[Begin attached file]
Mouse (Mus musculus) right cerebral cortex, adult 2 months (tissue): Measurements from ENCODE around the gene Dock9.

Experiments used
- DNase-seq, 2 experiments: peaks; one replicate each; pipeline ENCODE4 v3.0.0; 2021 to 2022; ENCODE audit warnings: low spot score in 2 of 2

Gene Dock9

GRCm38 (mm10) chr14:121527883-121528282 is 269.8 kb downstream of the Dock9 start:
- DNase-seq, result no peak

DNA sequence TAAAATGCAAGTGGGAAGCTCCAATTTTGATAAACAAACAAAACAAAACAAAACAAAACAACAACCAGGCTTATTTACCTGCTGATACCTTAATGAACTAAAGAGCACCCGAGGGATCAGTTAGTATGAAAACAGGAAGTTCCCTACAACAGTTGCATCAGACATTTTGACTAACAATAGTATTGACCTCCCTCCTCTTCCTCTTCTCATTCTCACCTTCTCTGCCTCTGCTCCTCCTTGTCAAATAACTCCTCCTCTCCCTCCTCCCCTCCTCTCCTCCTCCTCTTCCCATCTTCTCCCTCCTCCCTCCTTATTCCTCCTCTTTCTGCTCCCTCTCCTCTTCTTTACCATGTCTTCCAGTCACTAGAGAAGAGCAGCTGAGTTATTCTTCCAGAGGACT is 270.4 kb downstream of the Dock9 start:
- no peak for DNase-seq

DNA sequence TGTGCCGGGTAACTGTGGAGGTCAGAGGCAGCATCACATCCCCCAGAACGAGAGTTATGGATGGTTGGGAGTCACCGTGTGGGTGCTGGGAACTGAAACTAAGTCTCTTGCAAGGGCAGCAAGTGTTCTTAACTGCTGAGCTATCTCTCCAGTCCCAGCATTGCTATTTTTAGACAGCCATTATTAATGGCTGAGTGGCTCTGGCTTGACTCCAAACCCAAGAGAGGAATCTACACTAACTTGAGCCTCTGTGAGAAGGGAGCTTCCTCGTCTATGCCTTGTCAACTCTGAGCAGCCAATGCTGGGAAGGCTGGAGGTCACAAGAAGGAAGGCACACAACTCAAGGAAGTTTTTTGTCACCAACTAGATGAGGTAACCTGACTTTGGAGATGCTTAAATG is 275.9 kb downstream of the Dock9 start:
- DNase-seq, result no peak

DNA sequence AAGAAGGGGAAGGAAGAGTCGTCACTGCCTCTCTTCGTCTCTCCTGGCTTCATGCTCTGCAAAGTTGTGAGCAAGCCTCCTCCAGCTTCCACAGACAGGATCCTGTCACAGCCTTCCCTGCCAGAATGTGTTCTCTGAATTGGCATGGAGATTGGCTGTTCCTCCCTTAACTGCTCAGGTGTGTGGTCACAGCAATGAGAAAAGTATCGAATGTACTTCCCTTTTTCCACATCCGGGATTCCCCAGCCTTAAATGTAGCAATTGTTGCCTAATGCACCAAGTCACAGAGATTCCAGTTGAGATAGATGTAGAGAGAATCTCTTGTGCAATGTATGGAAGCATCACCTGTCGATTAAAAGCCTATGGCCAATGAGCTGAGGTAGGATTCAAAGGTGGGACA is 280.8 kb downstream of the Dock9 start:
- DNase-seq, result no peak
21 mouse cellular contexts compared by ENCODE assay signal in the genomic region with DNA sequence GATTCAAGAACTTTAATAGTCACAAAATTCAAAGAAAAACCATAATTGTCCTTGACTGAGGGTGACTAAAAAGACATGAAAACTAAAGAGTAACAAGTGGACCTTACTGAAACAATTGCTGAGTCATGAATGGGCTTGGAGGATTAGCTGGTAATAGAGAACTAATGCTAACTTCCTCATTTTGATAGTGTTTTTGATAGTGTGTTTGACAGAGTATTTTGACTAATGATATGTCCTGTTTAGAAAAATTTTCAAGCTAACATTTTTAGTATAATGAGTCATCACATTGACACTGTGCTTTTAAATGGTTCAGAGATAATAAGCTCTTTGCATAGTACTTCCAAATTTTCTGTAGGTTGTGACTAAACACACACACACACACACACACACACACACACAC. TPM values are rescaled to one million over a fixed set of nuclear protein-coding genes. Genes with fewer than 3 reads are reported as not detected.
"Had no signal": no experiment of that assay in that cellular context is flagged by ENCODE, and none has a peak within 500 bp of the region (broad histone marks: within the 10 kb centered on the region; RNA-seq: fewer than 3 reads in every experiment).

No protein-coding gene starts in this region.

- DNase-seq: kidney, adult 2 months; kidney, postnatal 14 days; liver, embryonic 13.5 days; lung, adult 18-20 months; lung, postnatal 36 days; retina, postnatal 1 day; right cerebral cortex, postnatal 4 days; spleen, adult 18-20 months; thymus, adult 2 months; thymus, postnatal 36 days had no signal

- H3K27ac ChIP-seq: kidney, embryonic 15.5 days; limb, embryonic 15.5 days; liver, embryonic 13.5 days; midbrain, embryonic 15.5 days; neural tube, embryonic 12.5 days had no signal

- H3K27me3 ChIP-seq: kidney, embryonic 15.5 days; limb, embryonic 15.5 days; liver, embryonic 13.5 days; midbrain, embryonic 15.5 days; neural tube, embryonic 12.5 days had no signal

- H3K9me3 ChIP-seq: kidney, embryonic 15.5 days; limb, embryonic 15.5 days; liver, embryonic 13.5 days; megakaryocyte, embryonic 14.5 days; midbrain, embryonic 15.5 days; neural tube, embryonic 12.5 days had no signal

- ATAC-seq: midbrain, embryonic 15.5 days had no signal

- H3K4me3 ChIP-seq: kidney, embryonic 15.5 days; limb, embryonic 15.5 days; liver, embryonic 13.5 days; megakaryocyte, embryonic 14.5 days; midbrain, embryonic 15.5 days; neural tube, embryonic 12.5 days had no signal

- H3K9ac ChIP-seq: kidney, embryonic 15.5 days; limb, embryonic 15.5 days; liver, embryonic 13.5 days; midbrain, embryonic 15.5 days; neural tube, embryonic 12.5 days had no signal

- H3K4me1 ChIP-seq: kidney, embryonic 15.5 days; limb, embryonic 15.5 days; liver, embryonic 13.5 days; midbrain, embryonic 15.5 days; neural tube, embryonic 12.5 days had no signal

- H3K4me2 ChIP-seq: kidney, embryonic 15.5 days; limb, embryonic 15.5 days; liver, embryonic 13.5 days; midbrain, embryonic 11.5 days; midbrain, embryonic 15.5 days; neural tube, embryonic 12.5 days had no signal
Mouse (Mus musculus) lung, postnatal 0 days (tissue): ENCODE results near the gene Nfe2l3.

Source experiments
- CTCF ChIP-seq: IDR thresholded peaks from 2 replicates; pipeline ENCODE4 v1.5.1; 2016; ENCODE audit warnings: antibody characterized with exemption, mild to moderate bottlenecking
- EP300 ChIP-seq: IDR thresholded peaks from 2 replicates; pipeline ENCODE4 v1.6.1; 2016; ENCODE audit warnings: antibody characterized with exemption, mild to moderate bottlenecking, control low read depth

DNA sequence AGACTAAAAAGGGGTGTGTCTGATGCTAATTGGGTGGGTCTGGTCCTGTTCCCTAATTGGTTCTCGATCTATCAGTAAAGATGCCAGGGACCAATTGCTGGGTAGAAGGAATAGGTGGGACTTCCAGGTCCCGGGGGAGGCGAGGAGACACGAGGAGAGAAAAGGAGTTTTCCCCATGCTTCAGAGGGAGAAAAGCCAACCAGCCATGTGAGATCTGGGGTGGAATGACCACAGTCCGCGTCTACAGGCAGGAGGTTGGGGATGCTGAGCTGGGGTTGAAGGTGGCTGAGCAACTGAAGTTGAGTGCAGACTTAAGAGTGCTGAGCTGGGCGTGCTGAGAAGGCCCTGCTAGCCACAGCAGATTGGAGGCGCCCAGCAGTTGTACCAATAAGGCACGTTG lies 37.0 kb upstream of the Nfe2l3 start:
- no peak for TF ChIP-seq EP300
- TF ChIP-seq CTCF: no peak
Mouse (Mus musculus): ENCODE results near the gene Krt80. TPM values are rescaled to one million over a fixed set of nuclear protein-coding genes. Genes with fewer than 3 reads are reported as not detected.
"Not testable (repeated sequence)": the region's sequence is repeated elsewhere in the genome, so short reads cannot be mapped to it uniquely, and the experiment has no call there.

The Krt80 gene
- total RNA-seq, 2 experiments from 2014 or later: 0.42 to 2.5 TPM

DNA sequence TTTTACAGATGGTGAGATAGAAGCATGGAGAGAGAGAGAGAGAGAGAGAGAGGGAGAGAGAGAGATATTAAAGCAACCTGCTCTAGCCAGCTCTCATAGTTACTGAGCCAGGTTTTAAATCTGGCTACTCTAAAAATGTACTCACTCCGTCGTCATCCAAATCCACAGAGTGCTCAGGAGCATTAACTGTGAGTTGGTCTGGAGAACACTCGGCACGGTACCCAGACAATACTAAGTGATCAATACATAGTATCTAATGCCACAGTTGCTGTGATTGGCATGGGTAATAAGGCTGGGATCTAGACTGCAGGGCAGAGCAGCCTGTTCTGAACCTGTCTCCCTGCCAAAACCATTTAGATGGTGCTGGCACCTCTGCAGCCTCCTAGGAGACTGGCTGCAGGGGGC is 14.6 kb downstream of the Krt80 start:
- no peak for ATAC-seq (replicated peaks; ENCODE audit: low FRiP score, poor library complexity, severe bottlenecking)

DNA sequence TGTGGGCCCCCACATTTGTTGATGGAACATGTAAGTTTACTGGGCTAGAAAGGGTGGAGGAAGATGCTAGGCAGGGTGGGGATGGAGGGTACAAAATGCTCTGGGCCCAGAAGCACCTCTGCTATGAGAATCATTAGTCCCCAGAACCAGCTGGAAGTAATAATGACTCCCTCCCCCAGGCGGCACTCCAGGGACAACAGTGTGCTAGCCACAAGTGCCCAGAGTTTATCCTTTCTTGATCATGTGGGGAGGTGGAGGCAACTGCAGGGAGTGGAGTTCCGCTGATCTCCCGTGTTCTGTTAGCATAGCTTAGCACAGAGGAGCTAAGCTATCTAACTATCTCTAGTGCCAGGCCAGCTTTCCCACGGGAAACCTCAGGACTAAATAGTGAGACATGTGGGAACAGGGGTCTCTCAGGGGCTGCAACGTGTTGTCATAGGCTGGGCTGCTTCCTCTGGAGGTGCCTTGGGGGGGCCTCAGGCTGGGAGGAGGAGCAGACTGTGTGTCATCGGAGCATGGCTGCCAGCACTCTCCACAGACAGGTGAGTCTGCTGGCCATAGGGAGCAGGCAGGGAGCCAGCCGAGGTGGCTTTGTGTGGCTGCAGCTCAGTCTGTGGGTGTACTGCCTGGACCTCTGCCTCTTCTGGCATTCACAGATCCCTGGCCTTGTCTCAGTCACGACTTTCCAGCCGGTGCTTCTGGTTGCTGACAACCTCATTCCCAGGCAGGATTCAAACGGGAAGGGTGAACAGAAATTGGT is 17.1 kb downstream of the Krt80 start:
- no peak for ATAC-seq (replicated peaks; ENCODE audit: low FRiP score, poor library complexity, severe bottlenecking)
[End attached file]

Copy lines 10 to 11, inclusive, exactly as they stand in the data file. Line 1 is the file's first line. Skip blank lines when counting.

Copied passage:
- DNase-seq, result no peak

DNA sequence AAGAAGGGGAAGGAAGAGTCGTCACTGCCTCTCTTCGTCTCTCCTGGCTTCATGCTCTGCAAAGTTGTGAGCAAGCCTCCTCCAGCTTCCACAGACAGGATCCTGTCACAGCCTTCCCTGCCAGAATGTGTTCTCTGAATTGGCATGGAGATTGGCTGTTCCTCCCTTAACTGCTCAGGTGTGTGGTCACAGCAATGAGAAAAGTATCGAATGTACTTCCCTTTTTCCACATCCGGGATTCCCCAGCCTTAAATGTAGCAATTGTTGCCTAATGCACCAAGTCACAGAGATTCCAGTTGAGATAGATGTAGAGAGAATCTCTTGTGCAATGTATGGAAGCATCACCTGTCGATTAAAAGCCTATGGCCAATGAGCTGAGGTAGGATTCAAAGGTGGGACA is 280.8 kb downstream of the Dock9 start: